Mining looking good despite employment dip

The Australian Bureau of Statistics has released data saying the mining sector’s prospects look positive despite a 2 per cent drop in employment.

The ABS said this was bound to happen as commodity prices dip and some projects are suspended.

Australian Mining and Metals Association site director Kyla Jones said the bigger player should concentrate on regulatory reform to boost productivity in Australia and become more competitive to maintain longer periods of employment.

She added 1500 job vacancies on the AMMA website illustrated there were high recruitment opportunities in the company for skilled and technical workers in most divisions of the resource industry.

“Our site shows the highest demand remains for engineers, maintenance workers, designers and drafters, machinery operators and skilled trade workers,” she said.

The industry is see a slew of job cuts with Hastings Deering cutting 200 jobs in Rockhampton and Mackay last week, saying the economic climate led to the cuts.

Australian Mining reported today the Australian subsidiary of mining company Joy Global is closing its Unanderra plant, with 50 jobs to go as a result.

The ABS’s Labour Force numbers revealed the industry employed 261,000 Australians due to investment in mining, oil and gas projects.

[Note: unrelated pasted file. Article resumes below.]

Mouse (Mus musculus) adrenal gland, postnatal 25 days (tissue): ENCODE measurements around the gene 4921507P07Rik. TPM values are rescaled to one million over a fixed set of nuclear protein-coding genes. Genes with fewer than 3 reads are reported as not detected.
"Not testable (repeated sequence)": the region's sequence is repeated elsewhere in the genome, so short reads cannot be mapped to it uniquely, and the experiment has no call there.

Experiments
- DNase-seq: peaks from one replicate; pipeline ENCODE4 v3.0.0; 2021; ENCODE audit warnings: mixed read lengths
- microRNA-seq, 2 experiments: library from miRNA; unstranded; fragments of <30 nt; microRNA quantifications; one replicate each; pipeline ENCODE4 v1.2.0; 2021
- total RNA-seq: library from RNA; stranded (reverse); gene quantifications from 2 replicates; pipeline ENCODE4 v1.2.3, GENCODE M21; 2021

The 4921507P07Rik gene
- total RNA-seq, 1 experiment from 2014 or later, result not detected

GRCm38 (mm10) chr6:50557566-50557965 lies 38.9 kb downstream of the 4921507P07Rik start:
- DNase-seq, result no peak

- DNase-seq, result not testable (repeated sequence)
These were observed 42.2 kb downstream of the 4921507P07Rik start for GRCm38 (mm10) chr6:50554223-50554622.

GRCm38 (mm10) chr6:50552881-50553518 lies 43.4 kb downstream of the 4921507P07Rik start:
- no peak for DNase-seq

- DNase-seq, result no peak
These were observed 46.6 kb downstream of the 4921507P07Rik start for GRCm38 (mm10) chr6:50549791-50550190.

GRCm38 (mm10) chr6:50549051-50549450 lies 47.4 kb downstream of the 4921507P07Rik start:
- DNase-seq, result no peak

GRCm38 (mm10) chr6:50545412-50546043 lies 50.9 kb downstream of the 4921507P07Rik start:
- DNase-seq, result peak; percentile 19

There are 287 projects under consideration in Australia while $260 billion worth of resource projects are under construction.

The country’s economy could get a $254 billion boost from the projects, The Morning Bulletin reported.

“If these projects can be secured for our shores through creating an environment more conducive to investment, government estimates tell us that the construction demands alone could create around 135,000 new jobs by 2018,” Jones said.

Last week mining company Rio Tinto said it is slashing more staff at its Western Australian iron ore operations, with cuts to include executives and the general manager and manager level.

Some positions in the company's Perth office will go as new iron ore chief Andrew Harding looks to restructure the iron ore division.

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